But knowing how to make effective and respectful use of citizens’ brainpower to solve problems requires careful planning to execute. The Africa Multi-City Challenge was not simply a free-for-all. Nor was it simply a competition, where residents were asked for their good ideas. In order to produce implementable proposals, city officials underwent eight training sessions in order to define the problems they wanted residents to solve specifically and with reference to data and the insight of citizens about why those problems are occurring. The competition asked citizens to do more than simply propose an idea. They were asked specific questions about how to implement those ideas. Further coaching is planned to help transform proposals into action.
The most successful cases of citizen engagement are those where the project’s leaders have articulated a concrete and specific task. They have identified a set of participants whose expertise is well-matched to the task at hand. They have a clear process and workflow and they use what the group creates. For instance, San Francisco’s Civic Bridge initiative — a program where volunteers from Silicon Valley tech companies work with City departments to co-create improved city services — has a 50-page guide for how to run an engagement and match participants’ expertise to the city’s needs.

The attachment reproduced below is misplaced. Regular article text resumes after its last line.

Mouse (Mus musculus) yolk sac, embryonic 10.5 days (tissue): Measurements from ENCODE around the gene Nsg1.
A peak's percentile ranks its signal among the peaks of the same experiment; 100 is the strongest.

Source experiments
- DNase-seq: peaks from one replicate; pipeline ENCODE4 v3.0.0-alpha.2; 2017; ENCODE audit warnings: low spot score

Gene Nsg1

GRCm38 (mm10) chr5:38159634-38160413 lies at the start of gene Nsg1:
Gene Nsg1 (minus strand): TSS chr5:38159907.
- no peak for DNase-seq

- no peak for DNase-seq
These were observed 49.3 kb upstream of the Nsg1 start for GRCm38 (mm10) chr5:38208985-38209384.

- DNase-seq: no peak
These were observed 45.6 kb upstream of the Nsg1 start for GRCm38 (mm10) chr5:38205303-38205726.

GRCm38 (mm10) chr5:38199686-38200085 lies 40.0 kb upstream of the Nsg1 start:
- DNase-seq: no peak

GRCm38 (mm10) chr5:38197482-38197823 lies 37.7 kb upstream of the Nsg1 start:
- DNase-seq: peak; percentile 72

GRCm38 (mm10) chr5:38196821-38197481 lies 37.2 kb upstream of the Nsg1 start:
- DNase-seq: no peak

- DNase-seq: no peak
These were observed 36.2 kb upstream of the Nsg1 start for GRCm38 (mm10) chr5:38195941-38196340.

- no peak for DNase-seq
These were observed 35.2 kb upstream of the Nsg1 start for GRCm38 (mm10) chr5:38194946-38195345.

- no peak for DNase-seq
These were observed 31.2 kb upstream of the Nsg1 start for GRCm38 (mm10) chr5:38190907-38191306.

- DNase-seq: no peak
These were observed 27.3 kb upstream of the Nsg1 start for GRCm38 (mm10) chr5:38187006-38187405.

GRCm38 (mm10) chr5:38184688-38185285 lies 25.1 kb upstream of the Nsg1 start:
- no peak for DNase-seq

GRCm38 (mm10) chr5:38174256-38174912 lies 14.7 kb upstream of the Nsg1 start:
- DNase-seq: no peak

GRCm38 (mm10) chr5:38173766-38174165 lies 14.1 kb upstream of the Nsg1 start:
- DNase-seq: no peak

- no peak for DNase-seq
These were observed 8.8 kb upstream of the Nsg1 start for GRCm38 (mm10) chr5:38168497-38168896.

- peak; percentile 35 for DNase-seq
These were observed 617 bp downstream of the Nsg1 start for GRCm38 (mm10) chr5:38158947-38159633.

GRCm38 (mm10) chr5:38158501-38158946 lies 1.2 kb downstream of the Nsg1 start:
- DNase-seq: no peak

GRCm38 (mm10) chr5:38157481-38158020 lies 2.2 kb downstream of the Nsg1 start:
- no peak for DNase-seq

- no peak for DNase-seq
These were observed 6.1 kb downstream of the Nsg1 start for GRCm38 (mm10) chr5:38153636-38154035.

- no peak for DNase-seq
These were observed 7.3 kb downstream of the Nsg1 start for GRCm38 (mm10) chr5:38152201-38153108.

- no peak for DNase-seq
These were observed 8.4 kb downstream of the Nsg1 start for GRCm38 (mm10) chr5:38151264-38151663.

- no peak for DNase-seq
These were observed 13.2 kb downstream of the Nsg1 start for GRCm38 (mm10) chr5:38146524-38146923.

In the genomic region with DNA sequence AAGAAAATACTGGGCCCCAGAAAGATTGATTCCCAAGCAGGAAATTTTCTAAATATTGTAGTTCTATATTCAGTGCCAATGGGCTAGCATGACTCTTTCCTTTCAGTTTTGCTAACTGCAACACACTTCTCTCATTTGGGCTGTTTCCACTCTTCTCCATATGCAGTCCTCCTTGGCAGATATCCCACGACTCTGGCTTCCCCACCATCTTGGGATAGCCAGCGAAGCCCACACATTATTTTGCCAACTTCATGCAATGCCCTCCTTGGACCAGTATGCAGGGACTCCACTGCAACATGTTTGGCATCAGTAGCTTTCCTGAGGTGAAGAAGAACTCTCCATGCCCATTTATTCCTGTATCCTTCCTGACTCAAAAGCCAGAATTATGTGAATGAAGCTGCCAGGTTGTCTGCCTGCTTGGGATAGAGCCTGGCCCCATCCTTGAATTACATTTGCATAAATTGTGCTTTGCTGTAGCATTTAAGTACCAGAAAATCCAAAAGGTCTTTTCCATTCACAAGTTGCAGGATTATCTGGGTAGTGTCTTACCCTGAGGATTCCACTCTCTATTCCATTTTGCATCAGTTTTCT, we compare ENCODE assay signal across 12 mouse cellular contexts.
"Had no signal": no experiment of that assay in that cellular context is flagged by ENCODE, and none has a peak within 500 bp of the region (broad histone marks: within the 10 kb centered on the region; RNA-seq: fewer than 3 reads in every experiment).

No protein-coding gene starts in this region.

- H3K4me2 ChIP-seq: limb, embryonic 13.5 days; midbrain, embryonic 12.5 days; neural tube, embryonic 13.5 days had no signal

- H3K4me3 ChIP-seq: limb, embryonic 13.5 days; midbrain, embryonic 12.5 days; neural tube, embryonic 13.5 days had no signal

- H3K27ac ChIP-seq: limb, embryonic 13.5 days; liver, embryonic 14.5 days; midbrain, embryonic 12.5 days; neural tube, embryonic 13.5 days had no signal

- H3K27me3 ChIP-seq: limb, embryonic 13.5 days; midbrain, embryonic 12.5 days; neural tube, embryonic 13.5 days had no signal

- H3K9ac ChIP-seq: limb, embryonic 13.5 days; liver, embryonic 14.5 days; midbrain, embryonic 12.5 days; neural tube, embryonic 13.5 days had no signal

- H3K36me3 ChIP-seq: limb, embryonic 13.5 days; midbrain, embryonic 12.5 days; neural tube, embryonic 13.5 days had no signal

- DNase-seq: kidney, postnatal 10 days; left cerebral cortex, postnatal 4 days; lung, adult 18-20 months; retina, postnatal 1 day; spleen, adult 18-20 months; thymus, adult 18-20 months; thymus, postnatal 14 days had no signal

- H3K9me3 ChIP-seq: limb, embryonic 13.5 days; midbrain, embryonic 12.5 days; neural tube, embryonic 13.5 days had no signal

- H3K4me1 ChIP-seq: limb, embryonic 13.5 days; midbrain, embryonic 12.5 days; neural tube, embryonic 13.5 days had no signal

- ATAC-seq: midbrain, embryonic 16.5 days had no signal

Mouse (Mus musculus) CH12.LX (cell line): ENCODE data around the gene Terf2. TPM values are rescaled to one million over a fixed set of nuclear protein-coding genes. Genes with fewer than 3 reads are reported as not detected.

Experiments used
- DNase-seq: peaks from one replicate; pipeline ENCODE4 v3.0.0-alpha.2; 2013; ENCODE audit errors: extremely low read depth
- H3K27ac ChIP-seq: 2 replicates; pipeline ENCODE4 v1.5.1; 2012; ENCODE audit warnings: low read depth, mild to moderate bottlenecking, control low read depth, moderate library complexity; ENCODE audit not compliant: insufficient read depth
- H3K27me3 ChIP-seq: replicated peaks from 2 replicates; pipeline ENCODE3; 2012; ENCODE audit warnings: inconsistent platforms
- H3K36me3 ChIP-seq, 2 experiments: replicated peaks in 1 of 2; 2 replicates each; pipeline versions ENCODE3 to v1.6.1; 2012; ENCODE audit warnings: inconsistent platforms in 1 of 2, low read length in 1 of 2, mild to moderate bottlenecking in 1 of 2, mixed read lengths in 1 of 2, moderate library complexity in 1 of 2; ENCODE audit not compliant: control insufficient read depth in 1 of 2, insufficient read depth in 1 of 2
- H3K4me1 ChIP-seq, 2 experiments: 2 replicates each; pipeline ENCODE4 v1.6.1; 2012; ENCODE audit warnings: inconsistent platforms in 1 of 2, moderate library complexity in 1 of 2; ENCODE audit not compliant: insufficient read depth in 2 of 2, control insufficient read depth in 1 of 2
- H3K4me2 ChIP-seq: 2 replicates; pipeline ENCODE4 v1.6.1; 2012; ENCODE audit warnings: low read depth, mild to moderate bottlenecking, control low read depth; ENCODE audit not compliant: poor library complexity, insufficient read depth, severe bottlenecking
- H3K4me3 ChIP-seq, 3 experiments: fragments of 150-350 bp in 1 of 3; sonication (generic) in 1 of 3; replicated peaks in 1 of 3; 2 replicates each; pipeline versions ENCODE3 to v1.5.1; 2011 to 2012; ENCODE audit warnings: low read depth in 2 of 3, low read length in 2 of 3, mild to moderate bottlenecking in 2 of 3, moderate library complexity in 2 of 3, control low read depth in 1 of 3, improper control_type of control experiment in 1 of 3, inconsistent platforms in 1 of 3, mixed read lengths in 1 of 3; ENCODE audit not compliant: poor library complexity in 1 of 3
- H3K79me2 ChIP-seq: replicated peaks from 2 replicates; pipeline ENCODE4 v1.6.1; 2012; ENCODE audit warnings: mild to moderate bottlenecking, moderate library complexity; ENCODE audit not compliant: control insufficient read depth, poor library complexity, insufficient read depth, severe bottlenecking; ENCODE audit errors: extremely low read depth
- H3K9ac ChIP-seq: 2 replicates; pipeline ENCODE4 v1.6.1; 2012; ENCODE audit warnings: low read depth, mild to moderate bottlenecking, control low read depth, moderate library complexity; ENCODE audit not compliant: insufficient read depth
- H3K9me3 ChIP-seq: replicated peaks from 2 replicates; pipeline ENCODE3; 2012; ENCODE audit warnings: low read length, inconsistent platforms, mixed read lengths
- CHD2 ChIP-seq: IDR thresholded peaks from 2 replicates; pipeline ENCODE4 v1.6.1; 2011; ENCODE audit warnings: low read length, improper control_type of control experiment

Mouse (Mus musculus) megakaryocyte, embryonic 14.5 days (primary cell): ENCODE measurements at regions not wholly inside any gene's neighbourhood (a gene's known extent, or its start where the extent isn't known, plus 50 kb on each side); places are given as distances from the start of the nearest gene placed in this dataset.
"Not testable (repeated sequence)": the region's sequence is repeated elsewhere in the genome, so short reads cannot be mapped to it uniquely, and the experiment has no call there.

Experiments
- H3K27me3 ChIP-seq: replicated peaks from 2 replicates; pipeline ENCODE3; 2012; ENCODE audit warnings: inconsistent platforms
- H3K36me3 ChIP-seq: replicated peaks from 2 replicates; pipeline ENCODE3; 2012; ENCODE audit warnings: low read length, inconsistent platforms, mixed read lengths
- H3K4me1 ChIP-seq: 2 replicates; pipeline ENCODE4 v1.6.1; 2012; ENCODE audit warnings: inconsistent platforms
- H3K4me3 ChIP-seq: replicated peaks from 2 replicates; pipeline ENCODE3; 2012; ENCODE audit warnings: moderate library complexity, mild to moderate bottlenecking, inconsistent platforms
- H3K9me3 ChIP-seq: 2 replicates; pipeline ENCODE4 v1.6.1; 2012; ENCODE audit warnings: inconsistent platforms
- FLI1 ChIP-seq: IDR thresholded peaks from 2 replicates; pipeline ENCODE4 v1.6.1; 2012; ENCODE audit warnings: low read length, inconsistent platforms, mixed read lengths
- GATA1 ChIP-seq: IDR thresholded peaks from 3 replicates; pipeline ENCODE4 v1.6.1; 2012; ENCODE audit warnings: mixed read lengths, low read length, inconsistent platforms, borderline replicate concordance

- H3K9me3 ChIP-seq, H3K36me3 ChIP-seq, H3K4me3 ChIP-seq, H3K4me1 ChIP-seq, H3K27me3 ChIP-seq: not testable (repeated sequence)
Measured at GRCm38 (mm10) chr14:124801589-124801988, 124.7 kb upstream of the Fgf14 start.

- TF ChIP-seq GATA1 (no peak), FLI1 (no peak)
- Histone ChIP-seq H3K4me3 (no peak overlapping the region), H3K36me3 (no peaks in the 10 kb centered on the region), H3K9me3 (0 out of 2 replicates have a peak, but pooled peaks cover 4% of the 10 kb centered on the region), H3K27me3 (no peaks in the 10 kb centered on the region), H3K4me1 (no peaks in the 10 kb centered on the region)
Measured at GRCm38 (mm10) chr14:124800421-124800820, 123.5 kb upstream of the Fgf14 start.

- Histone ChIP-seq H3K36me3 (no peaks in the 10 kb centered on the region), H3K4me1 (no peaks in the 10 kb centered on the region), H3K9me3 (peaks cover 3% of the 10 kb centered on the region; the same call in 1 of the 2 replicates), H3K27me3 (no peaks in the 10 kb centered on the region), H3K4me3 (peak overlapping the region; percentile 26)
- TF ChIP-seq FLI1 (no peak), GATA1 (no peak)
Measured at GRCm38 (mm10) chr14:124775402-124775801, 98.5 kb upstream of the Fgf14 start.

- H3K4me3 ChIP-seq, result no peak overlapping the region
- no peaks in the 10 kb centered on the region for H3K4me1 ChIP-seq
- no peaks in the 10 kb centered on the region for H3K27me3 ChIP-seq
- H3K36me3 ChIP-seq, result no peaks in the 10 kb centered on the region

To solve problems with citizens demands knowing how to design an effective collective intelligence project. This requires being able to articulate a project’s goal and why participation will help; identifying the right participants with the necessary skills to collaborate; developing mechanisms to reach those participants, taking pains to attract diverse participants from underrepresented groups. Institutions and participants need to decide who is the right “owner” for a cocreation project: government might have the right convening power and budget but citizens might be more responsive to a civic group. Designing a project well ensures identifying incentives for engagement, the roles and tasks for participants, a plan for evaluating inputs and, finally, ensuring ahead of time that the institution will use what the group creates.
To create a truly smart city — one that takes advantage of the wisdom of those who live there — we must start with learning how to listen. Careful and deliberative design can help a city organize public participation that leads to real solutions to hard problems and is efficient to run within its own budgetary constraints and unique circumstances.